Thread: a word on preprocessor directives

  1. #1
    Registered User
    Join Date
    Sep 2004

    a word on preprocessor directives

    Hey everyone,
    I was typing out some code when a question popped up in my head that I was dying to have the answer to. Here goes: why is it that when you #include a header file of your own creation (what's the correct terminology? Send a header file to #include?) you write out code like the following:
    #include "whatever.h"
    but when dealing with files that come with your compiler like iostream, you write:
    #include <iostream>
    What exactly is the necessity for the difference in syntax...why arent you able do the following:
    #include <whatever>
    #include "iostream.h"
    Just call this intense curiosity, any insight into this question would be more than appreciated. Thanks a lot-Chap

  2. #2
    and the hat of int overfl Salem's Avatar
    Join Date
    Aug 2001
    The edge of the known universe
    > #include "whatever.h"
    Use this when you're including a file which is closely related (in the same directory) as the source file. foo.cpp would typically #include "foo.h".

    > #include <whatever.h>
    There are 2 cases
    1. You've written a library you want to make use of in multiple projects
    2. You've downloaded a library you want to make use of in your projects.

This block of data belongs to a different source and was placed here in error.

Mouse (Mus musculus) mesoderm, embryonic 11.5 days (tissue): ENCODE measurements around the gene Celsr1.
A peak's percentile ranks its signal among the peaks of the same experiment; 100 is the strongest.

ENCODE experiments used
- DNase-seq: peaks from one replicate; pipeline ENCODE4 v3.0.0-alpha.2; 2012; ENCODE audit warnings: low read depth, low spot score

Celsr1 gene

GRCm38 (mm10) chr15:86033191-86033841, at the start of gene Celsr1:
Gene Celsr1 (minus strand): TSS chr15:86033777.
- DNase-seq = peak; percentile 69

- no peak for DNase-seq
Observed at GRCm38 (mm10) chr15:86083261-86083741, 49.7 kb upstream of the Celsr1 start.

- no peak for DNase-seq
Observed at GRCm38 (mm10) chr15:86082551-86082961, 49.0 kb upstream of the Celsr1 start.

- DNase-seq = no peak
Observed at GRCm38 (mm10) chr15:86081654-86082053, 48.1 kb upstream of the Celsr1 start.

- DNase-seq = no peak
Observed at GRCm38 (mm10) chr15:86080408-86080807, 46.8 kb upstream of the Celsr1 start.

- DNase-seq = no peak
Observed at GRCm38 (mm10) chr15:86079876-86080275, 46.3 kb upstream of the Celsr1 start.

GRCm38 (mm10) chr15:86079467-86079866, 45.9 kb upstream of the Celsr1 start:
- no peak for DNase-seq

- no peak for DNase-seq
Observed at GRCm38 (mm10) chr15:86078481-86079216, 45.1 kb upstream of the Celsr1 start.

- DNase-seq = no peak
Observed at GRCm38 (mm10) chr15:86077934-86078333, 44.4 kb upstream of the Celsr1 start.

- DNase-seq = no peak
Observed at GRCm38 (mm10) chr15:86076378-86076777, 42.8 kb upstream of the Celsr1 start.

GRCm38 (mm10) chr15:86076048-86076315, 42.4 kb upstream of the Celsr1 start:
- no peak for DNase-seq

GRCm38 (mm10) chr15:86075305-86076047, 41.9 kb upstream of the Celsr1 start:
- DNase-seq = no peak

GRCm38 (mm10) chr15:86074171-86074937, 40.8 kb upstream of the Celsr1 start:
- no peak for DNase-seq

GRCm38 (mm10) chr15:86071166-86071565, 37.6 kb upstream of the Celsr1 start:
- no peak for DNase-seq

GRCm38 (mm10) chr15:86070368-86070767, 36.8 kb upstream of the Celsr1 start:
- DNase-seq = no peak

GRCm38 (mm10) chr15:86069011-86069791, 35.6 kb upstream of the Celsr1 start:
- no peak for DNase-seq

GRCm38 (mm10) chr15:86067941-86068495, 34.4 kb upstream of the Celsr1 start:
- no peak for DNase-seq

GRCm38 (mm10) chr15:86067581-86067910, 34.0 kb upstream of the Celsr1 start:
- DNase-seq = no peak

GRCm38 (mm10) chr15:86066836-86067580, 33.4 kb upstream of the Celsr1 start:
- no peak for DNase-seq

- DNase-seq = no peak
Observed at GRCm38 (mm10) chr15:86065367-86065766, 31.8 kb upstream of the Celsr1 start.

The <> tells the preprocessor to search all the standard include directories for the file. In most cases, extra files are not in the standard places, so you have to tell it where else to look.
    In gcc, you would use
    gcc -I/path/to/otherlib -I/path/to/mylib foo.cpp
    People using IDE's should look at the project settings, and edit the "additional include directories" field.

    > #include <whatever>
    Is the same as the previous example when it comes to locating the file.
    It may be that files without a .h imply that namespaces are being used, but that's only a guess on my part.
    Certainly any well-written C++ library would use namespaces of some sort or another.
    If you dance barefoot on the broken glass of undefined behaviour, you've got to expect the occasional cut.
    If at first you don't succeed, try writing your phone number on the exam paper.

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